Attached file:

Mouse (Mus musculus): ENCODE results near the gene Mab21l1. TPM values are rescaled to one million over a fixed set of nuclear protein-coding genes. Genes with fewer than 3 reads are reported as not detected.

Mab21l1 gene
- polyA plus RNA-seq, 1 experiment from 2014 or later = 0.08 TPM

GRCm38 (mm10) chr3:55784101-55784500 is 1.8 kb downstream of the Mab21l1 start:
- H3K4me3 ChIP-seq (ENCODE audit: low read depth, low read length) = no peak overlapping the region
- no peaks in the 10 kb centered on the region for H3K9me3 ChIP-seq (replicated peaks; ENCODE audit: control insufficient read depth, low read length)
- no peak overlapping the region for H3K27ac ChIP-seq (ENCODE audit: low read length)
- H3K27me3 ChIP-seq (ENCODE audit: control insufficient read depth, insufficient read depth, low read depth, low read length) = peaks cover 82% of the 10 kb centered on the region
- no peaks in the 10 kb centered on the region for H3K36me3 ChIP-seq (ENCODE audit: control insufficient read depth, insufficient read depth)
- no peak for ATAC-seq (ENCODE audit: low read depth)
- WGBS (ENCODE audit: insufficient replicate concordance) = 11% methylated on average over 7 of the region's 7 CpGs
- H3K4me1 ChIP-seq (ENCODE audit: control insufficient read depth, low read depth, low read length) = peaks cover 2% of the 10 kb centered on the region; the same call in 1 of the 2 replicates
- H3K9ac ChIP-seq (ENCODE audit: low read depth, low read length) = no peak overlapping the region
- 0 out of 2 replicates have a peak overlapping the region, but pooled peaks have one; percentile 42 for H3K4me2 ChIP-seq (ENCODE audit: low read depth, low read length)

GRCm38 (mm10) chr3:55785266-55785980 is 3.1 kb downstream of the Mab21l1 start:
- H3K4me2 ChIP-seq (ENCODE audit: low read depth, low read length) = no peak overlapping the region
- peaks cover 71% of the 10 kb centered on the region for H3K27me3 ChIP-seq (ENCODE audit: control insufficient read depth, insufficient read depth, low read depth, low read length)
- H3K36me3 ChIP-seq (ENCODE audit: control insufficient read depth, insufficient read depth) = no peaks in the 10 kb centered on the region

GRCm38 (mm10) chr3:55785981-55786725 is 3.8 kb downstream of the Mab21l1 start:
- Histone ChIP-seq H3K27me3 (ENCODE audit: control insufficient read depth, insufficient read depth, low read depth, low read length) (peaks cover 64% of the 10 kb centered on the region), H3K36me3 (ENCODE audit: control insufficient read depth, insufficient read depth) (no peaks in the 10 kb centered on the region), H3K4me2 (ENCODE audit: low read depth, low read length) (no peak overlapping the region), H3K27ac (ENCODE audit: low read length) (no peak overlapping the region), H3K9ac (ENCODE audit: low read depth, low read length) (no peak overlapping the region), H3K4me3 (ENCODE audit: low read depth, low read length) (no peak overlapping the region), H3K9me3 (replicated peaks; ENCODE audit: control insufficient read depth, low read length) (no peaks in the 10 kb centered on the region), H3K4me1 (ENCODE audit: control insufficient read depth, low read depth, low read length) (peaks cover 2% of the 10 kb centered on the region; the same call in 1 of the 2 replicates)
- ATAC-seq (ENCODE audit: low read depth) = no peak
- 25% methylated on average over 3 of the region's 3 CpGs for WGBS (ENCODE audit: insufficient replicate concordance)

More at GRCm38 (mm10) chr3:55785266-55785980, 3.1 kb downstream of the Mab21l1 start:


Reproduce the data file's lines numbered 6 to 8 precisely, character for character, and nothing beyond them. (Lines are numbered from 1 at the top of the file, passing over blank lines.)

- no peaks in the 10 kb centered on the region for H3K9me3 ChIP-seq (replicated peaks; ENCODE audit: control insufficient read depth, low read length)
- no peak overlapping the region for H3K27ac ChIP-seq (ENCODE audit: low read length)
- H3K27me3 ChIP-seq (ENCODE audit: control insufficient read depth, insufficient read depth, low read depth, low read length) = peaks cover 82% of the 10 kb centered on the region